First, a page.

21 September 2012

On Chores and Allowances

Like many parents, Nate and I have the philosophy that our kids need to learn how to work hard and clean up after themselves. We've been "training" Benny for awhile. He has been responsible for clearing his dishes off of the table after every meal for about a year. Now he does it without being reminded. We now ask that he puts his dishes in the dishwasher. Benny must also help pick up toys and messes.

Since Benny started kindergarten, we've been requiring him to tackle new daily tasks, including making his bed, brushing his own teeth and putting his pajamas away. If he finishes everything successfully, he earns a quarter. Nate decided on the amount of the allowance. I thought it was too much, but he pointed out that it's less than $2/week. Plus, we often forget to give him allowance at all.

We're still working out the details of how Benny may spend his allowance. I think he should save a percentage to give to a "cause" he supports (which is still a pretty abstract concept for him) and for a savings account. Certainly he can use some for a toy that he wants, but I want him to understand the importance of saving and giving as well. Nate thinks I'm being to ambitious for a five-year-old.

So, I'm wondering, for all of you parents who have pre-schoolers and young children, do you require chores? Do you also "pay" for those tasks? And how may your children spend their allowances?

3 comments:

Ann Wyse said...

We really haven't tackled this successfully yet. I think the reason is that Noah still doesn't really have a good grasp of money (or numbers or amounts).

However, some friends of ours who have been more successful have been better at tying the allowance to tangible things/rewards: for example, their 4 year old started receiving quarters because he loved to put quarters in the pool table at Enzo's and then 'play pool'. Then, each quarter he received took on meaning (playing 'pool' at Enzo's).

I've also debated allowing N to give money to people on the street corner when we're waiting at a traffic light, because it's just such a IMMEDIATE AND TANGIBLE way of giving. But then, of course, I have reservations... We at least always buy the Voice, which I think is an equally tangible activity - but it's a little convoluted to explain the giving aspect to (even) a 5 year old. And to make N buy the paper for himself - hmmm.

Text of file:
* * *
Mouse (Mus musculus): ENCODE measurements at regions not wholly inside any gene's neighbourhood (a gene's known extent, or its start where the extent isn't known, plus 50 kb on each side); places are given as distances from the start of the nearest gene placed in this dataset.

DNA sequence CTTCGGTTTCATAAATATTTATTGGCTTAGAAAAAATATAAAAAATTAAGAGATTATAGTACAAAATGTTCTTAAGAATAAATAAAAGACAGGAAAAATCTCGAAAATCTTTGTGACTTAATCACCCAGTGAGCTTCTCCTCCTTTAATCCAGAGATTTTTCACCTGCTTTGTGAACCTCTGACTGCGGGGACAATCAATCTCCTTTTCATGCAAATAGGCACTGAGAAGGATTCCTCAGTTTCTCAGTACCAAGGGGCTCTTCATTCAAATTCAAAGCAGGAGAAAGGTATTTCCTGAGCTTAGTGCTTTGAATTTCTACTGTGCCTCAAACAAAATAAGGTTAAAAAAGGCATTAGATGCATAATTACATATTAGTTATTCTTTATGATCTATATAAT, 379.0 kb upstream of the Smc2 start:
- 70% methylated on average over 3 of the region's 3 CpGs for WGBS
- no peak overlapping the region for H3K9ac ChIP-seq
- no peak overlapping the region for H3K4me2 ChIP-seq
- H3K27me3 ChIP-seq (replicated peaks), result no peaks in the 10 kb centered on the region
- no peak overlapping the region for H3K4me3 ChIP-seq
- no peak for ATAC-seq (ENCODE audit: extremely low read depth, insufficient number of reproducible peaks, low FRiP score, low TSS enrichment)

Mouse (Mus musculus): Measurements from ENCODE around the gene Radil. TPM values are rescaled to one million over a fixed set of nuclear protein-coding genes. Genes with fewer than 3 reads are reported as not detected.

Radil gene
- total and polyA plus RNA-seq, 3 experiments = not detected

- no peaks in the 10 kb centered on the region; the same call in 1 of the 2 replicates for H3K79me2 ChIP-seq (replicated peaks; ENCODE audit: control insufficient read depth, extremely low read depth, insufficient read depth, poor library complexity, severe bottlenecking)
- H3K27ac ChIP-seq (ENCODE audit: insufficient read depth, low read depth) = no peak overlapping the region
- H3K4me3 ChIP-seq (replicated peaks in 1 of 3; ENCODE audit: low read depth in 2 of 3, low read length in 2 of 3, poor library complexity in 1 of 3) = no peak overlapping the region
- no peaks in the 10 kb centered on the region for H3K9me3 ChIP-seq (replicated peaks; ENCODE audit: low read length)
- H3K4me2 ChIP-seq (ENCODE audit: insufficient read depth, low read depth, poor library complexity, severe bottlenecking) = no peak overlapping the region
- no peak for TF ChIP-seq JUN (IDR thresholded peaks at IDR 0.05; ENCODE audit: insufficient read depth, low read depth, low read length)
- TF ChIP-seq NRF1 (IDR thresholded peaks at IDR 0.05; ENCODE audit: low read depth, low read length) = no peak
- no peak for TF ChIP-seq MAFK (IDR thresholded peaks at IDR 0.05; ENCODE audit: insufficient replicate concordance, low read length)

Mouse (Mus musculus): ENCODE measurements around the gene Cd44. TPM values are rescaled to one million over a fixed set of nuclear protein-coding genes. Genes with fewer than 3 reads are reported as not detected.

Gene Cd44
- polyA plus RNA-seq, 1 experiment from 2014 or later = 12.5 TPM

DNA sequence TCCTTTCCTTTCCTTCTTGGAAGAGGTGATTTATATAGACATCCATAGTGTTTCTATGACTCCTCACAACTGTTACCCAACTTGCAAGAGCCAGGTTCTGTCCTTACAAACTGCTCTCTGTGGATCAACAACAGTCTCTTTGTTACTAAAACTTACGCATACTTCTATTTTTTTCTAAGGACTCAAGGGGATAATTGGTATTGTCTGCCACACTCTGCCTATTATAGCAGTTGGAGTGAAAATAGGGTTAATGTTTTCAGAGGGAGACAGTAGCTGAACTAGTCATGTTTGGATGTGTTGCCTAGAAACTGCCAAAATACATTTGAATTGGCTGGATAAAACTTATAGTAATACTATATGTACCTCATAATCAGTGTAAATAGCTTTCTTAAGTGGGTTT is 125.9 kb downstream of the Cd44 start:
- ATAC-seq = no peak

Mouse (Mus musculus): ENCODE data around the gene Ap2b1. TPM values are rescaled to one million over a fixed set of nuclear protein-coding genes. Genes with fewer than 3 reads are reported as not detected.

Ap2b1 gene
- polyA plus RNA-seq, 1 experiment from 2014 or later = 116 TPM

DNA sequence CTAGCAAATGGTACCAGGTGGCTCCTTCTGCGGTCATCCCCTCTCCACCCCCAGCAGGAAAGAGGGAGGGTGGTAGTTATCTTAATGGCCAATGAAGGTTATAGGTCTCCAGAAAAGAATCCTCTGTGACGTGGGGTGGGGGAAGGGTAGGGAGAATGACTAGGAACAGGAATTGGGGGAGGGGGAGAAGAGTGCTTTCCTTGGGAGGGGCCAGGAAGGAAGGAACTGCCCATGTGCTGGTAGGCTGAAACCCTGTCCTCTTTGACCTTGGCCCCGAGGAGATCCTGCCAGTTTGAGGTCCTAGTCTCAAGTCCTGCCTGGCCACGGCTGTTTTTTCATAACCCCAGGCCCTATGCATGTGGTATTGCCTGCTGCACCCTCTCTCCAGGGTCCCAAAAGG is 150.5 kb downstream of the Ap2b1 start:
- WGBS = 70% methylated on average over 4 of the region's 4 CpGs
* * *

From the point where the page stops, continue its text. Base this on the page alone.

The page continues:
I think there's a kid-only bank somewhere in Denver. Can't recall the name, but maybe they have some better ideas. ?

Carissa L. said...

I don't have any children yet, so I don't have any direct experience on this topic. But I once learned of a family where the child had 3 piggybanks: one for saving, one for giving, and one for spending right now. And they divided the money equally into those banks. I like the simplicity of that system and also the very tangible pots of money to teach that you need to do all three simultaneously. But I'm sure the devil is still in the details (when do you get to spend your savings? On a Play Station 3 or college in 13 years). Good luck. Sounds like you are well-on your way to teaching generosity and financial responsibility!

Sara Struckman said...

Carissa, thanks for the refresher! I've actually seen piggy banks split into 3 just like you've mentioned. Yes, we'll definitely have to work out the details.

Ann, on a related note, I volunteer with the VOICE. Great organization! I think you've just given me an idea (they do small fundraisers with school groups and then invite school groups to their vendor office).

Thanks to both of you for chiming in!